Feeds

ConLibs to outlaw kiddyprinting without permission

Dabs grab confab blab

The essential guide to IT transformation

The new government plans to ban the controversial practice in schools of taking children's fingerprints without their permission.

The decision is likely to mean a change in the law. According to the Information Commissioner's Office (ICO), as it stands the Data Protection Act allows schools to take pupil fingerprints without permission, prompting outrage from parents' groups.

In response, in 2007 the ICO issued non-binding guidance to schools suggesting that they ought to seek permission.

In a brief document explaining the broad terms of their coalition yesterday, the Conservative and Liberal Democrats committed to "outlawing the finger-printing of children at school without parental permission".

The Register recently heard from Chris Halliday, a father in the Scottish borders who has battled authorities for several years after his daughter's fingerprints were taken without the family's permission.

Fighting for answers from the ICO, he was eventually told that as well as having no choice as a parent, his daughter's consent was also not needed by the secondary school. Her "consent could not be freely given", the ICO wrote, because a fingerprint was needed to use the school dinners system.

Halliday's anger at the regulatory response chimes with that of campaign groups such as Leave Them Kids Alone, which argues that being forced to give biometric data to access normal services is a breach of children's human rights.

There have already been moves to rein in school fingerprinting at local level. In Liverpool, the city council passed a motion banning promotion of biometrics in schools by the local authority.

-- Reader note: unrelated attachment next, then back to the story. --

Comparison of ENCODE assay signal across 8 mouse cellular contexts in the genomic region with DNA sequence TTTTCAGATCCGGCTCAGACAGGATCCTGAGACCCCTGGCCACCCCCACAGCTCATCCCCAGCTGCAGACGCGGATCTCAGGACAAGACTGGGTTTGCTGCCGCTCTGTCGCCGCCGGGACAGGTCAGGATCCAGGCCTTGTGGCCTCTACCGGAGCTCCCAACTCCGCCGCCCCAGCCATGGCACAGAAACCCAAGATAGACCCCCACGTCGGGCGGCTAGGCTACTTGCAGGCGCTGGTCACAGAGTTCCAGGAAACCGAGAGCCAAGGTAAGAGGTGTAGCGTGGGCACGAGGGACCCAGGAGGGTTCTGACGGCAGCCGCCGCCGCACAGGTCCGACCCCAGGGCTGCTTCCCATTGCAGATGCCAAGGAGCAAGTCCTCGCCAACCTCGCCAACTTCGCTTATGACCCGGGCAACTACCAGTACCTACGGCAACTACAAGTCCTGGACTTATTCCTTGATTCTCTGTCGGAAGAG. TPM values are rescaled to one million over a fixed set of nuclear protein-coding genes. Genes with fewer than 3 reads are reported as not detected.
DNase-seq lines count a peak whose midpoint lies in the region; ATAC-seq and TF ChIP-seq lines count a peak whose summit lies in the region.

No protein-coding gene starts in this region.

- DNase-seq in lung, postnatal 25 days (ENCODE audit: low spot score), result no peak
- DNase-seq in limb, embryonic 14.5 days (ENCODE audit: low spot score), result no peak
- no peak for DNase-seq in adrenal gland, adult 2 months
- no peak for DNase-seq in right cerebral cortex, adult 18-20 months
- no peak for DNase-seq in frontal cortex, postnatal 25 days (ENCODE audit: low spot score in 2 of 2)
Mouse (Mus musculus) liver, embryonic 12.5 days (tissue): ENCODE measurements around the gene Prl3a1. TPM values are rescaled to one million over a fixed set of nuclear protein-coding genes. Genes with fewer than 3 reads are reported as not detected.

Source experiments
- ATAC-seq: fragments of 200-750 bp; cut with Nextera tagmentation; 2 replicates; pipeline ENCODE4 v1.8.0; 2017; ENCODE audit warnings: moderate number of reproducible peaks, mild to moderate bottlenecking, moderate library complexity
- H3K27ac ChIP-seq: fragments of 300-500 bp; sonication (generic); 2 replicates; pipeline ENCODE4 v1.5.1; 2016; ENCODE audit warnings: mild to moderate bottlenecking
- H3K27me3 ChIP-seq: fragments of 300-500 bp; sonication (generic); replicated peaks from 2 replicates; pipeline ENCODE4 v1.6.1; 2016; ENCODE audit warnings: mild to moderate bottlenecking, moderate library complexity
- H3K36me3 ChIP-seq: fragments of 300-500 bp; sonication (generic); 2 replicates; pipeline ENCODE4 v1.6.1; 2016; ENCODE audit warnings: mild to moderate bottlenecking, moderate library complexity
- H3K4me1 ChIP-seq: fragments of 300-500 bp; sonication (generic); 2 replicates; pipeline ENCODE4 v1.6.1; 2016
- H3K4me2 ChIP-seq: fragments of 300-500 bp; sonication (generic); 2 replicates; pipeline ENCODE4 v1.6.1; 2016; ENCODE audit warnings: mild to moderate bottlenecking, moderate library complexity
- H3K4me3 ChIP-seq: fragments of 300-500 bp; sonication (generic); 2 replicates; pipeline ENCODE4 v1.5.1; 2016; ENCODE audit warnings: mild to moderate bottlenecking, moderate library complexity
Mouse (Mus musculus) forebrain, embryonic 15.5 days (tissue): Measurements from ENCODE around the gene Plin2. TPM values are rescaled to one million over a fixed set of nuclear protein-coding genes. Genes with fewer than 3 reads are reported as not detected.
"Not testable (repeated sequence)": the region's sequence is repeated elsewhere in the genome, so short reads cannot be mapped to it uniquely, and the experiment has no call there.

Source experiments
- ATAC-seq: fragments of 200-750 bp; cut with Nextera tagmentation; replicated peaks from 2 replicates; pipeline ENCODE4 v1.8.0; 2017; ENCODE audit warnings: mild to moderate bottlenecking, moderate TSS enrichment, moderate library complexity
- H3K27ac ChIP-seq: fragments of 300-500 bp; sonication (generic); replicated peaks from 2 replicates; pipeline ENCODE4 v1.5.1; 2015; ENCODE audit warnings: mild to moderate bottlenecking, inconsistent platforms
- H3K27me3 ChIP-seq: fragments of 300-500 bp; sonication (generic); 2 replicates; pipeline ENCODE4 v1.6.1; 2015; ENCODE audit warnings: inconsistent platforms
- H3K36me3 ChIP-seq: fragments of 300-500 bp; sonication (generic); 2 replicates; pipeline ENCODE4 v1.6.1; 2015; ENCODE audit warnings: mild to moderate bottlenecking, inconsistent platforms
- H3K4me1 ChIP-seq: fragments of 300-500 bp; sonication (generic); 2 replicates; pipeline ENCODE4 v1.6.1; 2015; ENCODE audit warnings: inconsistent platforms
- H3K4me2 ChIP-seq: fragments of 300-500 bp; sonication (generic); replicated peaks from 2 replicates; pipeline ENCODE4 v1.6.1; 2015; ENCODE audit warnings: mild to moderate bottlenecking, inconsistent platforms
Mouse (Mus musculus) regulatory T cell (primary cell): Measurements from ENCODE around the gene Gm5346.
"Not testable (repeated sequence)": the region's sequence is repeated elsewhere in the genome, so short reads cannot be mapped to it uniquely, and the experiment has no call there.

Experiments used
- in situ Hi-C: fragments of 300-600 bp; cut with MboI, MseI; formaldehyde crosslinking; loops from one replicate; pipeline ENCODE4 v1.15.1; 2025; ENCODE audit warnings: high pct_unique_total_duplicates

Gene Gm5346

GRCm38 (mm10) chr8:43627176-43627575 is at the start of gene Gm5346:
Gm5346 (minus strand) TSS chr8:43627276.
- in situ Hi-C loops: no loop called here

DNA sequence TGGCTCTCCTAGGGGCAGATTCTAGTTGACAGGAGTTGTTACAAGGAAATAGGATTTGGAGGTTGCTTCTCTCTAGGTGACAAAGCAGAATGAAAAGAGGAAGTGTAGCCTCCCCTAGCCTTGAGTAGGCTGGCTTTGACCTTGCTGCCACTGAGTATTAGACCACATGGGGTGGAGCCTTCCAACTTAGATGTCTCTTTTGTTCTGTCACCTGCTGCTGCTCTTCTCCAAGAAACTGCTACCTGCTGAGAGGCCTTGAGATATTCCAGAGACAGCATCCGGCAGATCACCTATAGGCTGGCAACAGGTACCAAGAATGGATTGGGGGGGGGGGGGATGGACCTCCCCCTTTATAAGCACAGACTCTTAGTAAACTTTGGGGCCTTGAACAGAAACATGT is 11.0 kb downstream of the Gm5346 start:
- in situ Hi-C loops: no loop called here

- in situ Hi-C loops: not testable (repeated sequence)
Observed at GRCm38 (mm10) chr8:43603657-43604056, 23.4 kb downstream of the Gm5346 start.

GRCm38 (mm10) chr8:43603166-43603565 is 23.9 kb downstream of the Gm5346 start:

The ICO said said today that it was awaiting further details of the proposed national restrictions, which are due in the next two weeks. Responsibility for drawing up the new policy will fall to the Department of Justice, under Ken Clarke. ®

The essential guide to IT transformation

More from The Register

next story
Super Cali signs a kill-switch, campaigners say it's atrocious
Remote-death button bad news for crooks, protesters – and great news for hackers?
UK government accused of hiding TRUTH about Universal Credit fiasco
'Reset rating keeps secrets on one-dole-to-rule-them-all plan', say MPs
Caught red-handed: UK cops, PCSOs, specials behaving badly… on social media
No Mr Fuzz, don't ask a crime victim to be your pal on Facebook
Ex US cybersecurity czar guilty in child sex abuse website case
Health and Human Services IT security chief headed online to share vile images
Don't even THINK about copyright violation, says Indian state
Pre-emptive arrest for pirates in Karnataka
The police are WRONG: Watching YouTube videos is NOT illegal
And our man Corfield is pretty bloody cross about it
Felony charges? Harsh! Alleged Anon hackers plead guilty to misdemeanours
US judge questions harsh sentence sought by prosecutors
prev story

Whitepapers

A new approach to endpoint data protection
What is the best way to ensure comprehensive visibility, management, and control of information on both company-owned and employee-owned devices?
Implementing global e-invoicing with guaranteed legal certainty
Explaining the role local tax compliance plays in successful supply chain management and e-business and how leading global brands are addressing this.
Maximize storage efficiency across the enterprise
The HP StoreOnce backup solution offers highly flexible, centrally managed, and highly efficient data protection for any enterprise.
How modern custom applications can spur business growth
Learn how to create, deploy and manage custom applications without consuming or expanding the need for scarce, expensive IT resources.
Next gen security for virtualised datacentres
Legacy security solutions are inefficient due to the architectural differences between physical and virtual environments.